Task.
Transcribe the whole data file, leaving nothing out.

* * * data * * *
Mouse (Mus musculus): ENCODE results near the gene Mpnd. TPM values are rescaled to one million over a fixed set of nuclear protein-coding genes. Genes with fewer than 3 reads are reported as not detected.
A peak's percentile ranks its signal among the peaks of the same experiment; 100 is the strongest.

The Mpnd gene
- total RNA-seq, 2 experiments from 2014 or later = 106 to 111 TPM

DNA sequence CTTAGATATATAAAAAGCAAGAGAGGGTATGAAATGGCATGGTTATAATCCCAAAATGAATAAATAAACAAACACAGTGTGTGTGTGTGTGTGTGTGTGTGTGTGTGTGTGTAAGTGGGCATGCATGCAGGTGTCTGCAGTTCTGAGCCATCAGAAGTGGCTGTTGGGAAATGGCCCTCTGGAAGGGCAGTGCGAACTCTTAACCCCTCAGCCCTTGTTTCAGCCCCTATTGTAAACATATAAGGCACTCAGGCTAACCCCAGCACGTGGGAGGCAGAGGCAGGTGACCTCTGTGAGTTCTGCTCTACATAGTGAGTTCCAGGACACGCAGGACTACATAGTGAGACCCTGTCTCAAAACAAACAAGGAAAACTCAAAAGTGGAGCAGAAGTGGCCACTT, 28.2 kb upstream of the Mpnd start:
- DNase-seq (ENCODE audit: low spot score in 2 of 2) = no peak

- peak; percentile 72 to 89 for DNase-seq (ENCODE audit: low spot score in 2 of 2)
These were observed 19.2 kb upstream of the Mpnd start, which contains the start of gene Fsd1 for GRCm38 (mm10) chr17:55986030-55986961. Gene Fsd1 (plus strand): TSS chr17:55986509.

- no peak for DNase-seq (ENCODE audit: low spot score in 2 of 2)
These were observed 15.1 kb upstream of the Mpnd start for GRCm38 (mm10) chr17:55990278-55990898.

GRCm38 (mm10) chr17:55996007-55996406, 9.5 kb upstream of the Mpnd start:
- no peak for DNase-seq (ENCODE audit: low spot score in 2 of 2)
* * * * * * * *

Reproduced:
Mouse (Mus musculus): ENCODE results near the gene Mpnd. TPM values are rescaled to one million over a fixed set of nuclear protein-coding genes. Genes with fewer than 3 reads are reported as not detected.
A peak's percentile ranks its signal among the peaks of the same experiment; 100 is the strongest.

The Mpnd gene
- total RNA-seq, 2 experiments from 2014 or later = 106 to 111 TPM

DNA sequence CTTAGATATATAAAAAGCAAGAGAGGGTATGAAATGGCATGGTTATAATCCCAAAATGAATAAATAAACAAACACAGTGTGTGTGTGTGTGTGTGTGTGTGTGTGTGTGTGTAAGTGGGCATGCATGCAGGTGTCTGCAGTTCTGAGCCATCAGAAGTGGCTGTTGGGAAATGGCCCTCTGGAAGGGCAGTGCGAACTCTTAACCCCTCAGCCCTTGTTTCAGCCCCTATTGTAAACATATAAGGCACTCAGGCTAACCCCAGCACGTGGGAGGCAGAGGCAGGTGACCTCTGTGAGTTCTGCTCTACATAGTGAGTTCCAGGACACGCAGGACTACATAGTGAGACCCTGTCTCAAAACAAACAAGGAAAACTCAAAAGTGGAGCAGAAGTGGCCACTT, 28.2 kb upstream of the Mpnd start:
- DNase-seq (ENCODE audit: low spot score in 2 of 2) = no peak

- peak; percentile 72 to 89 for DNase-seq (ENCODE audit: low spot score in 2 of 2)
These were observed 19.2 kb upstream of the Mpnd start, which contains the start of gene Fsd1 for GRCm38 (mm10) chr17:55986030-55986961. Gene Fsd1 (plus strand): TSS chr17:55986509.

- no peak for DNase-seq (ENCODE audit: low spot score in 2 of 2)
These were observed 15.1 kb upstream of the Mpnd start for GRCm38 (mm10) chr17:55990278-55990898.

GRCm38 (mm10) chr17:55996007-55996406, 9.5 kb upstream of the Mpnd start:
- no peak for DNase-seq (ENCODE audit: low spot score in 2 of 2)